In Washington, the administration came to blows with a group of congressional Democrats who are among Israel’s strongest supporters over a White House press conference Tuesday at which the visiting prime minister of Iraq, Nouri al-Maliki, condemned Israel’s action as “aggression” and called for an immediate cease-fire, saying nothing about the role of Hezbollah, Iran or Syria in the crisis.

In response, a group of Democrats wrote to House Speaker Dennis Hastert and asked that he cancel a planned appearance by Maliki before a joint session of Congress. But with only 20 signers — less than 5% of the House, all of them Democrats and with Jewish members at the lead — the letter failed to move Hastert.

More than two weeks into Israel’s military operations, Israel has scaled back its objectives in Lebanon while keeping up its bombing and shelling campaign and absorbing Hezbollah rockets at a growing rate. Israeli civilian and military casualties are mounting, with at least eight infantrymen killed and more than 22 injured Wednesday alone, in an ongoing battle to capture the small southern Lebanese village of Bint Jbeil, a Hezbollah stronghold. The Lebanese civilian casualty count is also rising, reaching more than 390 by Wednesday.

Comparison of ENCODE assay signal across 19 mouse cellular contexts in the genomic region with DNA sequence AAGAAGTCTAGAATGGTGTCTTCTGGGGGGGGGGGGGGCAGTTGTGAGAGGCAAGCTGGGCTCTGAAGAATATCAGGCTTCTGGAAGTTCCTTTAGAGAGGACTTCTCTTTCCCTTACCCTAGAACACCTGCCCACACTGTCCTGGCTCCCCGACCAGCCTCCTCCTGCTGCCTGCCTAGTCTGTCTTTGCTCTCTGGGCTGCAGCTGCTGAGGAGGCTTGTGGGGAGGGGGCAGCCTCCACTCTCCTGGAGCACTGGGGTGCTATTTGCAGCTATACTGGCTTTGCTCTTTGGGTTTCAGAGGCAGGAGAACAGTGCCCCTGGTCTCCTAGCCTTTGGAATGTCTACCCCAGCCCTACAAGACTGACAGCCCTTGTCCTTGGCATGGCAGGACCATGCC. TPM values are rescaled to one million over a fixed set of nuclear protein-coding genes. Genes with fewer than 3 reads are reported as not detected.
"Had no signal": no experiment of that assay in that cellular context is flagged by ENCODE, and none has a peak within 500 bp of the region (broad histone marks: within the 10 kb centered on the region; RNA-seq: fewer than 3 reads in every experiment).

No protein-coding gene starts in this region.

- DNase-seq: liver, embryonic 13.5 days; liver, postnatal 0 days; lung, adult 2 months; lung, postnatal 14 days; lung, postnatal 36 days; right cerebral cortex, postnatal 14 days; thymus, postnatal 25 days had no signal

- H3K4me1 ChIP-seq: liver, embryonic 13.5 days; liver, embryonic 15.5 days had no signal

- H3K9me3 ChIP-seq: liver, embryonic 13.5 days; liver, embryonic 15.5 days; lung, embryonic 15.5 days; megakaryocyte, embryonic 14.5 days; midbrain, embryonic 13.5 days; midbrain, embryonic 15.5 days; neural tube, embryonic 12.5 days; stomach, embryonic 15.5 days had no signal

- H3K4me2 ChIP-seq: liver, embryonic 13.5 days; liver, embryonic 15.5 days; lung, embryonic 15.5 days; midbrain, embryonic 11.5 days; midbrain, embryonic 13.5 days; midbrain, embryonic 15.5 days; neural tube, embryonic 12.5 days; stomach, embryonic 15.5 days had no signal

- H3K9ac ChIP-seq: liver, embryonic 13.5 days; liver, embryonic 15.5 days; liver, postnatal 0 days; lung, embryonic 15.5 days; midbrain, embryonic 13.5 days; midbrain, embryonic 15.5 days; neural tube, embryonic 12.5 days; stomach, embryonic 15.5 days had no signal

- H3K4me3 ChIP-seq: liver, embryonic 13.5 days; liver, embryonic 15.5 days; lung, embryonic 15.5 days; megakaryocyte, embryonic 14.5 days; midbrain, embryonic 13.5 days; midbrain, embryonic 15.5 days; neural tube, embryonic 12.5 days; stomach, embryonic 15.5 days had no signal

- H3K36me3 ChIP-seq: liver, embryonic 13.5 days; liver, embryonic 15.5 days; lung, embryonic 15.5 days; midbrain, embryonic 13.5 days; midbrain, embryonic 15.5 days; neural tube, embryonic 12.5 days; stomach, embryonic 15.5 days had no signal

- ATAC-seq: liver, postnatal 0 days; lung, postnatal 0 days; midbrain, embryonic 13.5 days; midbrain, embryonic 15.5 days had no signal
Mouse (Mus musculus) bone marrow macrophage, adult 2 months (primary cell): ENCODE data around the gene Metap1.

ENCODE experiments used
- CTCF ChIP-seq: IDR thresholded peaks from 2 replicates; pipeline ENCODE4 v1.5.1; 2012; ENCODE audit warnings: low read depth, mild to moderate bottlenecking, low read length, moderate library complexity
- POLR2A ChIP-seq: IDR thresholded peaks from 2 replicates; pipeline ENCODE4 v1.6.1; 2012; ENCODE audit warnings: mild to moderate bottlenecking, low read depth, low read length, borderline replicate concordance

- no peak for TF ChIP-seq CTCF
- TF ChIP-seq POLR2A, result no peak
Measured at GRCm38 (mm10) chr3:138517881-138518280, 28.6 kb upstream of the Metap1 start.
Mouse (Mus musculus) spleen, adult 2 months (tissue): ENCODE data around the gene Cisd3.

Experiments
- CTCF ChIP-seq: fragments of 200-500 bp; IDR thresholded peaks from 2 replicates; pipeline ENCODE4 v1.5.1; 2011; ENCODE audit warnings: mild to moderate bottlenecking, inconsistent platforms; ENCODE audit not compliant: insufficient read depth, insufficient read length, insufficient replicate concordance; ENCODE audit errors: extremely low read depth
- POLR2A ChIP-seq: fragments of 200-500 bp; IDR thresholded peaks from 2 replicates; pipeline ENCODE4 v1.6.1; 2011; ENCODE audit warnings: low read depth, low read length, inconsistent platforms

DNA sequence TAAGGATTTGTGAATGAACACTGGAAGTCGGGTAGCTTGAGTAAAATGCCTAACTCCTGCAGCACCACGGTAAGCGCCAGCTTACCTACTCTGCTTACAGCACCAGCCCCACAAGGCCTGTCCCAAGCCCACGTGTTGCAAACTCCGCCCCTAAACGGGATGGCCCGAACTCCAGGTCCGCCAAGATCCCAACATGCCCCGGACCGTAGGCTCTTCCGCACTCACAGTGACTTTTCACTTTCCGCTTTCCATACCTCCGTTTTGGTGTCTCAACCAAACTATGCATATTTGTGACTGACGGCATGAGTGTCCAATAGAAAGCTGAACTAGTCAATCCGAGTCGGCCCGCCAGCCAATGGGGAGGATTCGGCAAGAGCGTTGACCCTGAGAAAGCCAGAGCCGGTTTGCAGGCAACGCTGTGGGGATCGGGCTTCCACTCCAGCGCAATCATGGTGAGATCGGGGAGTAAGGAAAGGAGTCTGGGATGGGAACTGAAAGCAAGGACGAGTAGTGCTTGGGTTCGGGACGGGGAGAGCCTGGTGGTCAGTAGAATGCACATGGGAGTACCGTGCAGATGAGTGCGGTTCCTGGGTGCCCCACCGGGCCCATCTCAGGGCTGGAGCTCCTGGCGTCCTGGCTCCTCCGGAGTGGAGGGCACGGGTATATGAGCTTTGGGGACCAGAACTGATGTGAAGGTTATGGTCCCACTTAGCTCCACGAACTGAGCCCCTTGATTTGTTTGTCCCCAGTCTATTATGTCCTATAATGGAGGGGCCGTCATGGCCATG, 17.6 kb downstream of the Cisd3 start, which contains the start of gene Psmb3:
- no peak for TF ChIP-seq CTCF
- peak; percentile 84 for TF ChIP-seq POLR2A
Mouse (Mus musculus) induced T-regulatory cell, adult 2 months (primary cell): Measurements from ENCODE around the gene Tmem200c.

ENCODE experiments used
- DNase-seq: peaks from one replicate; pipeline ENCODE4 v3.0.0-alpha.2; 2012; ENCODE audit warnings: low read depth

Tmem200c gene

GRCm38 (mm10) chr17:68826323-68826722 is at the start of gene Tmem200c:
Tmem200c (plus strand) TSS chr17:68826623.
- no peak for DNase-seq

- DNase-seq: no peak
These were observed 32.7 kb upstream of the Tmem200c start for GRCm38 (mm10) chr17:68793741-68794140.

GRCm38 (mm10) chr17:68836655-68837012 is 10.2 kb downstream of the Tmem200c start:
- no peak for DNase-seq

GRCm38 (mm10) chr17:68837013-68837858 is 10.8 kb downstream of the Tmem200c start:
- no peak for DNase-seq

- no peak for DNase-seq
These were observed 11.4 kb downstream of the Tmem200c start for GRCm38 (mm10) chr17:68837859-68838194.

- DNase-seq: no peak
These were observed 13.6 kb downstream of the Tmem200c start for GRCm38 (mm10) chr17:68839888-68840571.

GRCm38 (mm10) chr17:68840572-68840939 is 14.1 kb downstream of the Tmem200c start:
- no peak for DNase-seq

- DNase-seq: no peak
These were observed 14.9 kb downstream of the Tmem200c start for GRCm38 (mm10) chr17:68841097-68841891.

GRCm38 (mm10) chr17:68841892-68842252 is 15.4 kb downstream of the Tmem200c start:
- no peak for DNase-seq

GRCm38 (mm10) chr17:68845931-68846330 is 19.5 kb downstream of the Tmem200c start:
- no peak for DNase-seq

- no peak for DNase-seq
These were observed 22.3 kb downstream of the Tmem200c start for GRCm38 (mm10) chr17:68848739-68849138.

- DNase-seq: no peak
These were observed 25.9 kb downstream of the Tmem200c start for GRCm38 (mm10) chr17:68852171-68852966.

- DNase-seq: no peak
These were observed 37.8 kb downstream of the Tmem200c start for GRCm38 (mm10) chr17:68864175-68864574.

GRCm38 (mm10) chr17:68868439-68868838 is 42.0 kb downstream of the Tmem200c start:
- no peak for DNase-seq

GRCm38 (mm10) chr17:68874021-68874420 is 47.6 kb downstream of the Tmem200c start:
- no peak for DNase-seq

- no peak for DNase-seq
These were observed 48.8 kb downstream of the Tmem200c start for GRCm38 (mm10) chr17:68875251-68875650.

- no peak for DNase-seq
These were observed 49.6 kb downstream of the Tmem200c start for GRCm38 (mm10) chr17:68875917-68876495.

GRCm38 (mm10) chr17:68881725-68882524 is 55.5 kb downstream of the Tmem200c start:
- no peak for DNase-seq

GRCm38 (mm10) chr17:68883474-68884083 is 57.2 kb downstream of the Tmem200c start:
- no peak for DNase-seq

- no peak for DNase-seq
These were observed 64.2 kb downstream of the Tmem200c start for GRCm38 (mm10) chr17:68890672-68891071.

On Tuesday, Israel suffered a major public-relations blow when it hit a U.N. observers’ position in south Lebanon, killing four U.N. peacekeepers. The incident prompted U.N. Secretary-General Kofi Annan to accuse Israel of an “apparently” deliberate targeting of the post.

Criticism of the conduct of the war, from the political decision-making process to the blanket bombing of residential neighborhoods in southern Beirut, is mounting in Israel. This week several respected pundits joined the critics, including veteran military analyst Ze’ev Schiff of the daily Ha’aretz. “Two weeks into the war, it is safe to say that Israel is still far from a decisive conclusion and its chief objectives have not been achieved,” Schiff wrote Wednesday.